In Ivy v. Security Barge Lines, Inc., 585 F.2d 732 (5th Cir. 1978), the court in a wrongful death action brought under the Jones Act, 46 U.S.C. § 688, and general maritime law, strictly interpreted the requirement that the action be maintained by the personal representative. The court held that decedent's father, whose appointment as administrator of the seaman's estate had been revoked before the case came to trial, did not have the procedural capacity to bring the action.[2]

Similarly, Fed.R.Civ.P. 25(a) (1) involves the procedural capacity to sue; therefore, a person seeking to be substituted under the Rule must strictly comply with the requirement relating to becoming "a proper party." In the instant case, Ms. de Leon has not satisfied this Court that she is the legal representative of the decedent. Ms. de Leon's contention that Venezuelan law permits her to become the administratrix of decedent's estate without obtaining some judicial designation is rejected. As support for her position, Ms. de Leon has submitted uncertified and unauthenticated copies of several Venezuelan statutes and their English translation. The statutes Ms. de Leon has submitted are at the very least confusing. The Court does not read those statutes as providing adequate support for her position. The Court's difficulty in determining whether Venezuelan law automatically makes Ms. de Leon the decedent's legal representative underscores the requirement that Ms. de Leon obtain some designation by a court that she is an administrator of the decedent's estate. Ms. de Leon has not taken the necessary steps to show that she is a proper party under Fed. R.Civ.P. 25(a) (1).

Furthermore, Ms. de Leon has not met her burden of proving that the decedent's claims against Ashland were not extinguished upon his death as required by Fed.R.Civ.P. 25(a) (1).[3] Although Ms. de Leon has cited Venezuelan law in support of her position that she has capacity to sue, she relies on Louisiana law, LSA-C.C.P. art. 428, to establish that her claims against Ashland are not extinguished. The Court notes that the issue of whether a claim is extinguished is a substantive one to be determined by the law of the appropriate state. Wright & Miller, Federal Practice and Procedure: Civil § 1954.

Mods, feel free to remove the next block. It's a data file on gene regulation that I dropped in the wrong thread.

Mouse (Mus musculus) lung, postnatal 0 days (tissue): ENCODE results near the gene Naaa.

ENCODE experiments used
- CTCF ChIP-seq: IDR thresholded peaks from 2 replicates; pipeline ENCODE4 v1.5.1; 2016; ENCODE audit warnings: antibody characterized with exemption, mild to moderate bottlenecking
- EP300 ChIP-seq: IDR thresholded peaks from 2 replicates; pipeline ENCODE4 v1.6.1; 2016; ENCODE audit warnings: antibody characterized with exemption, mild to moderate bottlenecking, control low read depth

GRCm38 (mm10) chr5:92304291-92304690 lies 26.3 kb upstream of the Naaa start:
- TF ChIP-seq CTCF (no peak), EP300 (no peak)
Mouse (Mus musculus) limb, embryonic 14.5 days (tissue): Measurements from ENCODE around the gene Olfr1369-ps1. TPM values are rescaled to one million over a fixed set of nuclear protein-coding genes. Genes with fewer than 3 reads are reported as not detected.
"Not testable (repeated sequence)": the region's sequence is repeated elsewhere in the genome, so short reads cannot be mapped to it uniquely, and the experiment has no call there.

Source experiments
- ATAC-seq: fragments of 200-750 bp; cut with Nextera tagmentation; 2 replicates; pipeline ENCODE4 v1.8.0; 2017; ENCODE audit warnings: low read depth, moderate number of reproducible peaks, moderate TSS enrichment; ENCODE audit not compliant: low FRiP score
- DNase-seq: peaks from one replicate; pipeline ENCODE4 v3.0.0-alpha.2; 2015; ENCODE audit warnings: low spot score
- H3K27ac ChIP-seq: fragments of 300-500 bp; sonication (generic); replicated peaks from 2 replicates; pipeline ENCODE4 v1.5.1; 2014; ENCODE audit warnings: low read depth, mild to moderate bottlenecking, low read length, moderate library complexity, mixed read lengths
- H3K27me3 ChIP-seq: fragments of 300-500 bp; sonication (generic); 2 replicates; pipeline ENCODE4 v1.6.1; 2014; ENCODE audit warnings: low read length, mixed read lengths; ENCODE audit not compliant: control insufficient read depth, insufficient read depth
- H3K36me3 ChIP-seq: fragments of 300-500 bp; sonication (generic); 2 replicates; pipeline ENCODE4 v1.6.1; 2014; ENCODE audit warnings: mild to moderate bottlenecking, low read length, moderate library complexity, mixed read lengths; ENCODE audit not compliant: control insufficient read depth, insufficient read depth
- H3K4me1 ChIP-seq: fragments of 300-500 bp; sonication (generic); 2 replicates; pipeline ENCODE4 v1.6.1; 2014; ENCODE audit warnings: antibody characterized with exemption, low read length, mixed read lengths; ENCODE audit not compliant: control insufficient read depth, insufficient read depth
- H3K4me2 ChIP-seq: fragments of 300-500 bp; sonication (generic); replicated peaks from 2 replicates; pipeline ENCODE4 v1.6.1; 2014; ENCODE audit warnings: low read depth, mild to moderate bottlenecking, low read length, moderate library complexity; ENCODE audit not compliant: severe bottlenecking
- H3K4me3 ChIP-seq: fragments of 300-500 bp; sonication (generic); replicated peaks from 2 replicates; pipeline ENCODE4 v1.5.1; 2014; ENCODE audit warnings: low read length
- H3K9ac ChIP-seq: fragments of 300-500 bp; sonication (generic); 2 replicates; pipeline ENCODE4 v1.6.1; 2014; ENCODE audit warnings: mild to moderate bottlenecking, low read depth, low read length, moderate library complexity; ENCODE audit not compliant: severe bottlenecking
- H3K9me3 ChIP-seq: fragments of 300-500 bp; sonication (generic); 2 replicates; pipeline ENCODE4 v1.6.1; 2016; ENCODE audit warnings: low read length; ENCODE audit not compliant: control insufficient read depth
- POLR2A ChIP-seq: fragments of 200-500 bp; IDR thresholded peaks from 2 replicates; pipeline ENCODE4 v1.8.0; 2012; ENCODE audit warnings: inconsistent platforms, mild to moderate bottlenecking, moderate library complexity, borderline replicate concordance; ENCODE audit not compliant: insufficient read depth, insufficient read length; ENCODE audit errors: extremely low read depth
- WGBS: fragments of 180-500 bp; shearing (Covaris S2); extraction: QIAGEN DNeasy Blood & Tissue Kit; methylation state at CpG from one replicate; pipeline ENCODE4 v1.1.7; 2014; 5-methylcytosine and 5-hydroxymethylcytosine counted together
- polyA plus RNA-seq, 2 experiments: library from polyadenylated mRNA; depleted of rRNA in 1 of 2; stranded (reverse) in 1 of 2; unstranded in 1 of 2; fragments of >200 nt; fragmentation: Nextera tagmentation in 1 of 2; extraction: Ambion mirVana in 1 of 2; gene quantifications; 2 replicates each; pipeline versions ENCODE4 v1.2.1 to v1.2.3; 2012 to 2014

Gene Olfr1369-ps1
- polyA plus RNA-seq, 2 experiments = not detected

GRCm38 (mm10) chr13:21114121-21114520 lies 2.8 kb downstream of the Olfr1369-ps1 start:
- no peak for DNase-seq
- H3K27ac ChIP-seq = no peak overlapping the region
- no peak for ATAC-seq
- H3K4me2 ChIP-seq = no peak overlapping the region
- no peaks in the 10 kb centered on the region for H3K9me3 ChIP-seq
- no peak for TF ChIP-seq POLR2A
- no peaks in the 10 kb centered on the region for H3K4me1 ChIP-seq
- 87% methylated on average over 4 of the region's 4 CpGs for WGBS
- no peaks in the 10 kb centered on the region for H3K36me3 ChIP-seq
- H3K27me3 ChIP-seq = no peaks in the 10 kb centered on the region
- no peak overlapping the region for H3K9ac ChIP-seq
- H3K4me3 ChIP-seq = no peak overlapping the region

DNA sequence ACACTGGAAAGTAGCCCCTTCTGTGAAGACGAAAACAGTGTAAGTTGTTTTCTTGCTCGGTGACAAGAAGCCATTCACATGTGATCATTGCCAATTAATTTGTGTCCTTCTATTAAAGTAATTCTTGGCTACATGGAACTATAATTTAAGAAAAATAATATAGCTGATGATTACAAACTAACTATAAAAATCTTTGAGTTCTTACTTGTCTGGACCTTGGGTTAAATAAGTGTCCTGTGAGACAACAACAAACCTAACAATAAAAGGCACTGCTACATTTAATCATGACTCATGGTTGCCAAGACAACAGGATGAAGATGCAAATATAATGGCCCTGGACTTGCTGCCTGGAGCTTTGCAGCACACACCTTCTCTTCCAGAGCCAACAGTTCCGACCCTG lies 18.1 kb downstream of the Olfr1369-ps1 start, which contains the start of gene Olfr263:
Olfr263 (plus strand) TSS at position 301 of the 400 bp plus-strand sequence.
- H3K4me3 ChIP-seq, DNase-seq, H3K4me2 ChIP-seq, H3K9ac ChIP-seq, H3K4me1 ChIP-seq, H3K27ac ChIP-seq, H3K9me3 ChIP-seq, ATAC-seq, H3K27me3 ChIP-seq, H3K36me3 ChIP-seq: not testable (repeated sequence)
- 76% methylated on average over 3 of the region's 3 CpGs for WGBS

In the instant case, Ms. de Leon has erroneously assumed that Louisiana law is applicable to her claims against Ashland. Plaintiff's cause of action arises under diversity jurisdiction, 28 U.S.C. § 1332, and under Klaxon v. Stentor Manufacturing Co., 313 U.S. 487, 61 S. Ct. 1020, 85 L. Ed. 1477 (1941). This Court must apply the conflict of laws of the forum state. The conflict of laws of Louisiana rests on an interest analysis and Restatement, Second, Conflict of Laws, § 6 (1969).

Weighing the facts, Louisiana applies the law of the state with the dominant interest or policy to be upheld. Jagers v. Royal Indemnity Co., 276 So. 2d 309 (La. 1973). The facts of this case indicate that an accident occurred in Venezuela involving a Venezuelan national and corporations which are citizens of states other than Louisiana. Louisiana's only interest in the present suit is that it happens to be the forum state. No interest of Louisiana would be served by applying its wrongful death statute to a foreign national concerning an accident which occurred abroad. Thus, the Court holds that Louisiana law does not govern this cause of action against Ashland. Ms. de Leon has not cited a law of Venezuela or any other jurisdiction *209 which indicates that decedent's claims are not extinguished upon his death. Thus, Ms. de Leon has failed to carry her burden under Fed.R.Civ.P. 25(a) (1).

The Court concludes that Ms. de Leon has failed to comply with the requirements of Fed.R.Civ.P. 25(a) (1), and therefore, her motion for substitution as named plaintiff is DENIED.

Although the defendants contend that this suit should be dismissed because Ms. de Leon has failed to comply with the Rule, such a harsh result is not necessary. The Court will give Ms. de Leon the opportunity to obtain proper authorization from a Venezuelan court so as to qualify as a legal representative of the decedent. Consequently, upon a proper showing to this Court, within a sixty-day period from the filing of this Minute Entry and Order, Ms. de Leon will be permitted to go forward and prosecute this action.

NOTES

[1] The Court notes that "the Prefect" certified their document as a "true and faithful copy" and dated in January 7, 1973; this date makes it almost a year before the marriage took place. There is an obvious error here.

[2] The Court notes that decedent's claim against Offshore is based on the Jones Act and general maritime law; however, Ms. de Leon has failed to fulfill the requirements of becoming the "personal representative." This requirement cannot be circumvented by proceeding under Fed.R.Civ.P. 25(a) (1). Indeed, this Court holds that the same requirements must apply notwithstanding the procedural context.

[3] The claims against Offshore are not extinguished since they are based on the Jones Act and general maritime law.